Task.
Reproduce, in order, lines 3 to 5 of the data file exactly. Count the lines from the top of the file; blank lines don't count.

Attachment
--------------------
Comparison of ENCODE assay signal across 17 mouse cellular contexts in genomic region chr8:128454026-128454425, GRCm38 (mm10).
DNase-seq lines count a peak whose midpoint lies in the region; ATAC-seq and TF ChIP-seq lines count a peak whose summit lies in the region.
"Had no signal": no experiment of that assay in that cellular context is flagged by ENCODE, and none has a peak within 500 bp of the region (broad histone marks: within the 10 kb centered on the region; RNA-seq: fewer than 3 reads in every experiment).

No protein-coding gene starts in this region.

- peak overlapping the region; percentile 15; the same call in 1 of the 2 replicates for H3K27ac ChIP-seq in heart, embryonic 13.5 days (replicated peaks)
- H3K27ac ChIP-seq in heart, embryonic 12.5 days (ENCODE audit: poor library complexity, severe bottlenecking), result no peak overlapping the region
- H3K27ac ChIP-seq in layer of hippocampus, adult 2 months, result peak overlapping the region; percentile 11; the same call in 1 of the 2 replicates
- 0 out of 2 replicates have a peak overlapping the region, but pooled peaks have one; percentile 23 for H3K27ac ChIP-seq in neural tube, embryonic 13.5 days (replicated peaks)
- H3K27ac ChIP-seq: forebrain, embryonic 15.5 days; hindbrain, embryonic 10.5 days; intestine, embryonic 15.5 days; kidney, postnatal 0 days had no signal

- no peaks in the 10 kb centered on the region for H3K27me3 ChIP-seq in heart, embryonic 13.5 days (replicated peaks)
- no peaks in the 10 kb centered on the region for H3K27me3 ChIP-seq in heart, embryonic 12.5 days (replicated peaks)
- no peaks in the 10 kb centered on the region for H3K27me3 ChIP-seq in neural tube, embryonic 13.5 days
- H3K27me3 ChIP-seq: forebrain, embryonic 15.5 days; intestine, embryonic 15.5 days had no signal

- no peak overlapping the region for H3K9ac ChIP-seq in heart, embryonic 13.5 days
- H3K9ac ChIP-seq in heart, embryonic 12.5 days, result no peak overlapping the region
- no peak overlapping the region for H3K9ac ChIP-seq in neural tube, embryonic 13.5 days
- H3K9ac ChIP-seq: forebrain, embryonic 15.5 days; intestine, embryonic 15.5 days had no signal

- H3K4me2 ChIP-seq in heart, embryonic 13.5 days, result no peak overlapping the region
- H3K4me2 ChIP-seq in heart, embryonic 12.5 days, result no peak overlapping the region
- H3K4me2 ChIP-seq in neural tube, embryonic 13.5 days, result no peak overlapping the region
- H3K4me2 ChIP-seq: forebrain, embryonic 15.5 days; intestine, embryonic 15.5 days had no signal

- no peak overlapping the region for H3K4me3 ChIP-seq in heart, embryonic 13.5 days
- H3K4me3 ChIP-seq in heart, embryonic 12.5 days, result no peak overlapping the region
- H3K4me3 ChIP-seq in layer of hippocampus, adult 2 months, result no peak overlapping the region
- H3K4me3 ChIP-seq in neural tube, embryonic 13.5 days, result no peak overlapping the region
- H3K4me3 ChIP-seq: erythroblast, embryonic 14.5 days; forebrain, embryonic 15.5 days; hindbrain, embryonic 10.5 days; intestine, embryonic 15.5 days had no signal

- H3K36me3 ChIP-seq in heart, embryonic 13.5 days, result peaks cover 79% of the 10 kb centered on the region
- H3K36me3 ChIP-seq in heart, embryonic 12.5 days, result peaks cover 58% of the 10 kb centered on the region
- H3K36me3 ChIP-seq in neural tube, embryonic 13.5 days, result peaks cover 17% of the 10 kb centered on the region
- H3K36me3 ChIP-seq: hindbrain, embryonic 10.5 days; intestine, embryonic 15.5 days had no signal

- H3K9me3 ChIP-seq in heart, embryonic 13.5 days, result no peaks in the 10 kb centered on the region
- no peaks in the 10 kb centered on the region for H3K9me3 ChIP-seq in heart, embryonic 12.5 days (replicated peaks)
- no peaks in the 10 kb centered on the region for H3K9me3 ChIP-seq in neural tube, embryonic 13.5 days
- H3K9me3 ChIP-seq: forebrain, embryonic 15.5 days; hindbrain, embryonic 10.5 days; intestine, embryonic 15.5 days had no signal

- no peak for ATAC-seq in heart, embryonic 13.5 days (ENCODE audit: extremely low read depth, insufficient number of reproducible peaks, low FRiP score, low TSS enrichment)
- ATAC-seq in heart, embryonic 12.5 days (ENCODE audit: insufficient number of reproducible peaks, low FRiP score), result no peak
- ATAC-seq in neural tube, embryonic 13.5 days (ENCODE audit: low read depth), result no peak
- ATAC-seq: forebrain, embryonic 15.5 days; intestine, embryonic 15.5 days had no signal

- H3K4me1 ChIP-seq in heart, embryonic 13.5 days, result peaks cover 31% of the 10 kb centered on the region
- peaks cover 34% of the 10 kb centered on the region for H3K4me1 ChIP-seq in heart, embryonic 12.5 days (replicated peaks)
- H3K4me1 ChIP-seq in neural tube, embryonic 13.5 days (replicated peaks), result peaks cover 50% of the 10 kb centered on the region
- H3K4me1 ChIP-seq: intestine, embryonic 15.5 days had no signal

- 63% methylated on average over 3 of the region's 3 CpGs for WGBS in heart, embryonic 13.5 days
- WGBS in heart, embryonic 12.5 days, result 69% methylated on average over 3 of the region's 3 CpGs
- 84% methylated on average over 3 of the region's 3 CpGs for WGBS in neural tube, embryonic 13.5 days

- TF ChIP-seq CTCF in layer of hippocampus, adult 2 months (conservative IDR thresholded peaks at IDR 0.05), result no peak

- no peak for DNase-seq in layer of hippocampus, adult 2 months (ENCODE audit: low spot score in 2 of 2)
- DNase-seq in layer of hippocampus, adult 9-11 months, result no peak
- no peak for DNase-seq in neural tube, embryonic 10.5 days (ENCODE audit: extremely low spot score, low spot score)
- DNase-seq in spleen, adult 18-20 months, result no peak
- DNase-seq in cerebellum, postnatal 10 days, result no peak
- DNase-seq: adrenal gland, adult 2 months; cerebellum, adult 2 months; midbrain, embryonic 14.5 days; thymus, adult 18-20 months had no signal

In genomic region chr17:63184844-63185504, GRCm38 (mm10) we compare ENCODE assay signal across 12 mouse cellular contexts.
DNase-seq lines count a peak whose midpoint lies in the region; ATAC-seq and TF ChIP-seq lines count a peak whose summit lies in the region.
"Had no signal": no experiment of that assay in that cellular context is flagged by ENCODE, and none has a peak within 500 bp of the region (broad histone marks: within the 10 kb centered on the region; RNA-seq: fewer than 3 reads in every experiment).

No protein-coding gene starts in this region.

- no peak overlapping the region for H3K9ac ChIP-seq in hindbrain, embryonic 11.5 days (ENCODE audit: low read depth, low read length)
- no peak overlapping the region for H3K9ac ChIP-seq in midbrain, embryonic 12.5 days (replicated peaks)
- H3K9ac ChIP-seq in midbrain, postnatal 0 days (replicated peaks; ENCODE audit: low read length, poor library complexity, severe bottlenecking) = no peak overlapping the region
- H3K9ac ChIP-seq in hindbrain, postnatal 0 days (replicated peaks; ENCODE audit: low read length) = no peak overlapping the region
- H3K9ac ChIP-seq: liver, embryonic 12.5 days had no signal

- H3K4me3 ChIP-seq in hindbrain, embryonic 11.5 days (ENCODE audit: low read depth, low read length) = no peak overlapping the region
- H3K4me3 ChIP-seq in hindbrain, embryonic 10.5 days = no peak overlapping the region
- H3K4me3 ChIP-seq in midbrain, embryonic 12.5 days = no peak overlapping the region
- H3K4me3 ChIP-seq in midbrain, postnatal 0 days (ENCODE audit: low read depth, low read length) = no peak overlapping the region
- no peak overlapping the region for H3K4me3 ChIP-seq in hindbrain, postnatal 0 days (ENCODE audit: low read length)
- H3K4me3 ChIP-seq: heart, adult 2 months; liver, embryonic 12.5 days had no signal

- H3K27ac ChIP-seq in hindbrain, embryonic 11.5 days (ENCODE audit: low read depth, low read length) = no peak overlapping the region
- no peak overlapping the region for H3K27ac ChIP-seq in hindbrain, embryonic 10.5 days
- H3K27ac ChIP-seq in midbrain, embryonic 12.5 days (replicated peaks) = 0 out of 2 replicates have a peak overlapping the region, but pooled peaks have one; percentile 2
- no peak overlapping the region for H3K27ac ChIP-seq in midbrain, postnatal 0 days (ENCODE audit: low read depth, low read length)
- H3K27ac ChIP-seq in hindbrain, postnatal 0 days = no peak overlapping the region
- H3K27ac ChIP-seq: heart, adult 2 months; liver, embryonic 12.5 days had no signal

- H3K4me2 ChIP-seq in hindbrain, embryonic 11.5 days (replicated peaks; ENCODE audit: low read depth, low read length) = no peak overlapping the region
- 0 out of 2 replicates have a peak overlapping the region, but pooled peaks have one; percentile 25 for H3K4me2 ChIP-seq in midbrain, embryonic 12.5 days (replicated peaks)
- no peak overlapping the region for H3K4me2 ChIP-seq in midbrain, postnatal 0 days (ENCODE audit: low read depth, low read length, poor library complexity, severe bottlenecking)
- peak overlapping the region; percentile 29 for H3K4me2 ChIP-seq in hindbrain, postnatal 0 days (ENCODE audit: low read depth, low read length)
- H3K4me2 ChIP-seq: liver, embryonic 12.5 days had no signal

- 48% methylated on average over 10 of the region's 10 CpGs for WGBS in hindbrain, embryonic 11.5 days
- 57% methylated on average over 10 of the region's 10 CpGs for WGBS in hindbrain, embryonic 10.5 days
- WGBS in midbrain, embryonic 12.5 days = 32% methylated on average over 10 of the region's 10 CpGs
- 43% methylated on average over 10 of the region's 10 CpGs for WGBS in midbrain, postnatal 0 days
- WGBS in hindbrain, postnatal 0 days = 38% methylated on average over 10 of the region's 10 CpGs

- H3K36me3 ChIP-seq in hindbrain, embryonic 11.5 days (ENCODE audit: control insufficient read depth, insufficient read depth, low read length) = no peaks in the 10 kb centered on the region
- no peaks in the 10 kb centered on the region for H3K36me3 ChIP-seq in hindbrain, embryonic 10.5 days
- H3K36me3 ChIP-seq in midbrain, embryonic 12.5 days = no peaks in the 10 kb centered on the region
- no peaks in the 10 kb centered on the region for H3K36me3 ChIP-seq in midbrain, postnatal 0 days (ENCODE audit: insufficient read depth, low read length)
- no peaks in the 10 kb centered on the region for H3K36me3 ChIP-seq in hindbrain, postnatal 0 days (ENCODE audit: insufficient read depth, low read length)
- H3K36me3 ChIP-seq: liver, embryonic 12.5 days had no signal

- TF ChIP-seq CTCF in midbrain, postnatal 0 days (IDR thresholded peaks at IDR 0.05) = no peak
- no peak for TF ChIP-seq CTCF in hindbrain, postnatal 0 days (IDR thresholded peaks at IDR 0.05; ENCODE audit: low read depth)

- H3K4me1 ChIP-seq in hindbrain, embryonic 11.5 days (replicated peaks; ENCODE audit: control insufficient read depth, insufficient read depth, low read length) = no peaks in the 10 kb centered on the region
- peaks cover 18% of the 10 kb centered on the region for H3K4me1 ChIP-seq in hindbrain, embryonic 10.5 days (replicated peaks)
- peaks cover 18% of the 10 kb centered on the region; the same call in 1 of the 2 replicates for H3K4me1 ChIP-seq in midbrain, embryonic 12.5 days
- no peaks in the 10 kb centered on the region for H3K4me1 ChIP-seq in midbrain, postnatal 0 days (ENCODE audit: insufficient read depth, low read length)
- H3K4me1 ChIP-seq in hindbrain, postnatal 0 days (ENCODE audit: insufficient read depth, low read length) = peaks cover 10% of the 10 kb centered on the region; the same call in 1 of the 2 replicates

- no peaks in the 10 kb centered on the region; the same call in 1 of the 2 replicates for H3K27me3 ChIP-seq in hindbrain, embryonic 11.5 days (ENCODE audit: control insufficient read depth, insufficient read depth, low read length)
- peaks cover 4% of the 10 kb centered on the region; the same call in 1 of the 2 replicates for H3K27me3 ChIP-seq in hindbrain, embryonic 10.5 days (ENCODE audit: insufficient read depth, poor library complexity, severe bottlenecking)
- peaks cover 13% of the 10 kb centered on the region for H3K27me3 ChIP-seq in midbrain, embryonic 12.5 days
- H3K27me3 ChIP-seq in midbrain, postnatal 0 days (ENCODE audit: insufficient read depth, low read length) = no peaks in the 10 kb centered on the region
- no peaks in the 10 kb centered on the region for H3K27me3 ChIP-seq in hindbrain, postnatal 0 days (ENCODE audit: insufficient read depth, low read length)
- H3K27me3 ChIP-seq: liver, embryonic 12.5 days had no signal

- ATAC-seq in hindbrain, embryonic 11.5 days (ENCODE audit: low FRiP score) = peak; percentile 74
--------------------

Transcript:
"Had no signal": no experiment of that assay in that cellular context is flagged by ENCODE, and none has a peak within 500 bp of the region (broad histone marks: within the 10 kb centered on the region; RNA-seq: fewer than 3 reads in every experiment).

No protein-coding gene starts in this region.

- peak overlapping the region; percentile 15; the same call in 1 of the 2 replicates for H3K27ac ChIP-seq in heart, embryonic 13.5 days (replicated peaks)